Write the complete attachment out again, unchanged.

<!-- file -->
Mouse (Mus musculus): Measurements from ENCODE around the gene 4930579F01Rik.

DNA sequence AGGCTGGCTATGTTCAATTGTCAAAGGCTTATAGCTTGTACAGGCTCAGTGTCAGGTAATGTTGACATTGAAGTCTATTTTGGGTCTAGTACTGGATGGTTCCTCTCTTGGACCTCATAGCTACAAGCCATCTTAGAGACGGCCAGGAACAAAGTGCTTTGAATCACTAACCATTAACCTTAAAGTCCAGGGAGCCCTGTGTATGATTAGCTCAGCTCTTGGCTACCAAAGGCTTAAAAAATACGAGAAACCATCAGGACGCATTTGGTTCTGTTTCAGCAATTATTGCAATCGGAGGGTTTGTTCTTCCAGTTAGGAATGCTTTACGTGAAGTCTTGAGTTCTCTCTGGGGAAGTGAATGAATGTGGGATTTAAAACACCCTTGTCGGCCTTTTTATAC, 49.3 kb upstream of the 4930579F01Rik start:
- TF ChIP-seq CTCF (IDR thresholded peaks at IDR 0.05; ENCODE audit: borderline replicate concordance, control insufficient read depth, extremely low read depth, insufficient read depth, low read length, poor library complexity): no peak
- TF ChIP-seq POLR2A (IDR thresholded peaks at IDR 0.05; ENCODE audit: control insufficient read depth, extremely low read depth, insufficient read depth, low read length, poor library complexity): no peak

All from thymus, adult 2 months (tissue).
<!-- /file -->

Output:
Mouse (Mus musculus): Measurements from ENCODE around the gene 4930579F01Rik.

DNA sequence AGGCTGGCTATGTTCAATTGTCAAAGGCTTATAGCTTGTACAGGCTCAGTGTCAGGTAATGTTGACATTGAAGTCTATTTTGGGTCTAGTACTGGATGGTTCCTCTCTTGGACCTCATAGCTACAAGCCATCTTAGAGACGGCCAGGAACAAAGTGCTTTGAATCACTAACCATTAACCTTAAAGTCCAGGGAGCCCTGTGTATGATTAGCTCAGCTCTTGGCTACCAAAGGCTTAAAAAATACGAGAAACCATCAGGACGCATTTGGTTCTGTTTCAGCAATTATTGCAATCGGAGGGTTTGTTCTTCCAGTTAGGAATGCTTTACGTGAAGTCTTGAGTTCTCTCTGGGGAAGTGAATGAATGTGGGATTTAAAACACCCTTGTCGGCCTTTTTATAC, 49.3 kb upstream of the 4930579F01Rik start:
- TF ChIP-seq CTCF (IDR thresholded peaks at IDR 0.05; ENCODE audit: borderline replicate concordance, control insufficient read depth, extremely low read depth, insufficient read depth, low read length, poor library complexity): no peak
- TF ChIP-seq POLR2A (IDR thresholded peaks at IDR 0.05; ENCODE audit: control insufficient read depth, extremely low read depth, insufficient read depth, low read length, poor library complexity): no peak

All from thymus, adult 2 months (tissue).